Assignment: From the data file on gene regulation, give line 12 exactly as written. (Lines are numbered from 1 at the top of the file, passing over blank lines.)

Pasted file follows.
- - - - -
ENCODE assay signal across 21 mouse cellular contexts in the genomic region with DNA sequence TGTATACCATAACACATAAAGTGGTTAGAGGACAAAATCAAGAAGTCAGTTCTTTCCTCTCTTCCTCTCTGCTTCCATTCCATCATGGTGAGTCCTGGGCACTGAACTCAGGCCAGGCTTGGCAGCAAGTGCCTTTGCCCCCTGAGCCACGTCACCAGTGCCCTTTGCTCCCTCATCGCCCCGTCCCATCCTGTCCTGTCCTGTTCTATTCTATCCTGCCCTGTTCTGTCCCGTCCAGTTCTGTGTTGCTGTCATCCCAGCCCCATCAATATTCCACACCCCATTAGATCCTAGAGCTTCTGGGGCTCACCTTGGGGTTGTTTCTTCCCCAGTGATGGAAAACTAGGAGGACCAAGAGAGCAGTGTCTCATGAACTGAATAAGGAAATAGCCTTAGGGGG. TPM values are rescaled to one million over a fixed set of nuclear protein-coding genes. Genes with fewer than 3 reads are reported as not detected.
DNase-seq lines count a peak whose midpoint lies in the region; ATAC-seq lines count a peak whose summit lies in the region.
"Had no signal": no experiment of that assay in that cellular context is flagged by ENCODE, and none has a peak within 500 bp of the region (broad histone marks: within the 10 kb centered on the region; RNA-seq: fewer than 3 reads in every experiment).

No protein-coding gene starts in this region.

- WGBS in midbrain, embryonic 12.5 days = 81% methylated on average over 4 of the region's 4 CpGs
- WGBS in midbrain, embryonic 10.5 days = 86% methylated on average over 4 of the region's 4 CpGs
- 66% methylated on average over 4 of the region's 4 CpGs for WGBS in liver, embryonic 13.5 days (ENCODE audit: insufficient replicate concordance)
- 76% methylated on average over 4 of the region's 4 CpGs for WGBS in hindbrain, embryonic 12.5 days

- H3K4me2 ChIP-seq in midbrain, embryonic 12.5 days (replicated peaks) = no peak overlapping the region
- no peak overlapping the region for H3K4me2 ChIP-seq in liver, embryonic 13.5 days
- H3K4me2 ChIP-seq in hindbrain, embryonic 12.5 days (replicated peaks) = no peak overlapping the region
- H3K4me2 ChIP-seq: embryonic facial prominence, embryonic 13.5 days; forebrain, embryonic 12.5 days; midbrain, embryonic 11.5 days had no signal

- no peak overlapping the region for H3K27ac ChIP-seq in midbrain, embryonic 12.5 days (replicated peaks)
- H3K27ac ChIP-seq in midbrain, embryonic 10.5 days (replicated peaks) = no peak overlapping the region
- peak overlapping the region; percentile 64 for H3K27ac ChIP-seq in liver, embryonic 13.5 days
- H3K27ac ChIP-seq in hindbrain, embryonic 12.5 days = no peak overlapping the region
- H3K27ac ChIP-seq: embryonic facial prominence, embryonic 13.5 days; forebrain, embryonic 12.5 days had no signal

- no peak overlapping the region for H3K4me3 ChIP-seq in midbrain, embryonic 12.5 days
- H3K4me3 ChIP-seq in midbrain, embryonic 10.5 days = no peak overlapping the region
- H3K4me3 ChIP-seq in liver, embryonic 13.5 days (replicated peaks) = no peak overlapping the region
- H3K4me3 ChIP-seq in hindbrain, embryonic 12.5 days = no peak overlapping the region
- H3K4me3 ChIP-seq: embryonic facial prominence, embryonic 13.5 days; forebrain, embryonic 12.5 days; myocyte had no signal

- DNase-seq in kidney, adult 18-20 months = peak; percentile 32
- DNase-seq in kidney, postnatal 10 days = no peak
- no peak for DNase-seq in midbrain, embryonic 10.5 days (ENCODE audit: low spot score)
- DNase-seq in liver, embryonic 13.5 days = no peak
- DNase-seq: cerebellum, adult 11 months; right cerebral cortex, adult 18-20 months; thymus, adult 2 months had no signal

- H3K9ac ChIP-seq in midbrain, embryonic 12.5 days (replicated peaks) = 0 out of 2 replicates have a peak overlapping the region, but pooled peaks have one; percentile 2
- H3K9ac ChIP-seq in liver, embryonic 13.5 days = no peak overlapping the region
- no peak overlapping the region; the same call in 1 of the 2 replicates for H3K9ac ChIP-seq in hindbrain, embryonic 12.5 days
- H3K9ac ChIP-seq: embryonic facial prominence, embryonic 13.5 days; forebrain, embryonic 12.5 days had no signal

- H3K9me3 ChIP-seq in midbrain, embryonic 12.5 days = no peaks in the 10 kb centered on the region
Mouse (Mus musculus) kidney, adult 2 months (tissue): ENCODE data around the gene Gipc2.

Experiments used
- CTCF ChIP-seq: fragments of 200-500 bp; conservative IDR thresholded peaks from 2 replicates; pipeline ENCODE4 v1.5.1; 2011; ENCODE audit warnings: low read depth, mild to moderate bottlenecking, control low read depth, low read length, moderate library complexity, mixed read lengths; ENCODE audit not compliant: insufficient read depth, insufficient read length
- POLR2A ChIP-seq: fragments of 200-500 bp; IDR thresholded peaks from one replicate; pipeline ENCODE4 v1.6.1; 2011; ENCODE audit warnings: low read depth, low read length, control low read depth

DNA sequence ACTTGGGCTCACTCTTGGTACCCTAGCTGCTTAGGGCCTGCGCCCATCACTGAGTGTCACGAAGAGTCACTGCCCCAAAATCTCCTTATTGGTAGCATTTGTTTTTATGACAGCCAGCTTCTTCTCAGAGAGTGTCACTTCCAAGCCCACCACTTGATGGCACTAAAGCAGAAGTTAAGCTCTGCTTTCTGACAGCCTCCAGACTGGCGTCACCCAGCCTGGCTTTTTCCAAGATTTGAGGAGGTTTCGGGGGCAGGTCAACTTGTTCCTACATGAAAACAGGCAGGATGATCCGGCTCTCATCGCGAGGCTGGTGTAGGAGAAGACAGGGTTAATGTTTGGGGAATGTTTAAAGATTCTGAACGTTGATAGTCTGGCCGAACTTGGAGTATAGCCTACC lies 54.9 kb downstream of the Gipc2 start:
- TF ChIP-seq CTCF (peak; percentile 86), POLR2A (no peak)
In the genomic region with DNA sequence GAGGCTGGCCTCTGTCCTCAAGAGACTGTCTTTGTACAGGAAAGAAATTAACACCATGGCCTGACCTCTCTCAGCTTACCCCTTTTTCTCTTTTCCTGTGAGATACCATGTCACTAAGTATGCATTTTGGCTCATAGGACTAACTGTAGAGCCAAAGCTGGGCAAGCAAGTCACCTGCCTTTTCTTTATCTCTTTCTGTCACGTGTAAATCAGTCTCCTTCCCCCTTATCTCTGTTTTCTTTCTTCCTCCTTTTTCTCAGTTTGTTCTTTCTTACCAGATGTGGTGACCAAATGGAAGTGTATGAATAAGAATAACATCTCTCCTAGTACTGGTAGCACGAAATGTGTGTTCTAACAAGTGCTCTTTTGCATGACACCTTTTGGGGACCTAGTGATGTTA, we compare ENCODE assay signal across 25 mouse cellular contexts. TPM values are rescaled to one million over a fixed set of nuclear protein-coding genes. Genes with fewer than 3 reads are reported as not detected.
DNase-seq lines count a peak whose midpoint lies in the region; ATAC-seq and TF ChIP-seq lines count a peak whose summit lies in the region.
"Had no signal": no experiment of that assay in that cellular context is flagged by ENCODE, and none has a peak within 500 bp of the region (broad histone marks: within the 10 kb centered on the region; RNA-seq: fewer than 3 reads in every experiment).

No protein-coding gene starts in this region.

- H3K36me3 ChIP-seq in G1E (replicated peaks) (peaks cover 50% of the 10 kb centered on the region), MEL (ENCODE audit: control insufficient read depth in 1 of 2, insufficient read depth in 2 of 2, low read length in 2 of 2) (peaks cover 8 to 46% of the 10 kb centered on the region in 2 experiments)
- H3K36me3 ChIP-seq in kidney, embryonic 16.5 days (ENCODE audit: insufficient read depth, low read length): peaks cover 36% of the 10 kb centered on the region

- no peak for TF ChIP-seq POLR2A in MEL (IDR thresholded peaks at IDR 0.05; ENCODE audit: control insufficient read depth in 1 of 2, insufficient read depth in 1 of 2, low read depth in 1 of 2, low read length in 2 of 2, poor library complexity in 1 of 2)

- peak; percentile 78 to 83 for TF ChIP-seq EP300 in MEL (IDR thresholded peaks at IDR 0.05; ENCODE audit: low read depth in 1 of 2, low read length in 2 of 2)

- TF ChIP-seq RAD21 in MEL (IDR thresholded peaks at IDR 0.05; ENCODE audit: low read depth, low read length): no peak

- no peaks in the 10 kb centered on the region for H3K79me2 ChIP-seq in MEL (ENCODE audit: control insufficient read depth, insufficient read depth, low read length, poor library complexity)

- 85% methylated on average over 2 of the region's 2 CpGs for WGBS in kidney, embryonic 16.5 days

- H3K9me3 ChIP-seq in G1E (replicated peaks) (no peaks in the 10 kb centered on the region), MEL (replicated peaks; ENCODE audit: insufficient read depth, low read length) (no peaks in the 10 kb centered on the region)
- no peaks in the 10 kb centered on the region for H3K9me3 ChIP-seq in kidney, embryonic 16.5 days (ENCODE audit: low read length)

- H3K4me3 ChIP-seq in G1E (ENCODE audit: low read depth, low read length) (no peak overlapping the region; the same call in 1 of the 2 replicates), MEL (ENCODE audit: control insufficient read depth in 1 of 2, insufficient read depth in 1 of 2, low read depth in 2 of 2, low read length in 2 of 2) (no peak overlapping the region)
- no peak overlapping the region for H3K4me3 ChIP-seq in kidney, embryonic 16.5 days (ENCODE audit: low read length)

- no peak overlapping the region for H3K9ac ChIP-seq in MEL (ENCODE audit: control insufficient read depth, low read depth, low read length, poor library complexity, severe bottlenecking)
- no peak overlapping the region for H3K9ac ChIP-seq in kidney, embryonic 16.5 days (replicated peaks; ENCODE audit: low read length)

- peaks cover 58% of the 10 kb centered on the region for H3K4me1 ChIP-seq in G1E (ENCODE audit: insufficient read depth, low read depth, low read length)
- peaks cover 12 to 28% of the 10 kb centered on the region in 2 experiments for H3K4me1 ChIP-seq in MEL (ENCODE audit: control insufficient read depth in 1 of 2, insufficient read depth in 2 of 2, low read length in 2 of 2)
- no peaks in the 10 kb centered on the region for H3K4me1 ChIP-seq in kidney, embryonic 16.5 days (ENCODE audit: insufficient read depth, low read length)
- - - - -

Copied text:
- H3K4me2 ChIP-seq: embryonic facial prominence, embryonic 13.5 days; forebrain, embryonic 12.5 days; midbrain, embryonic 11.5 days had no signal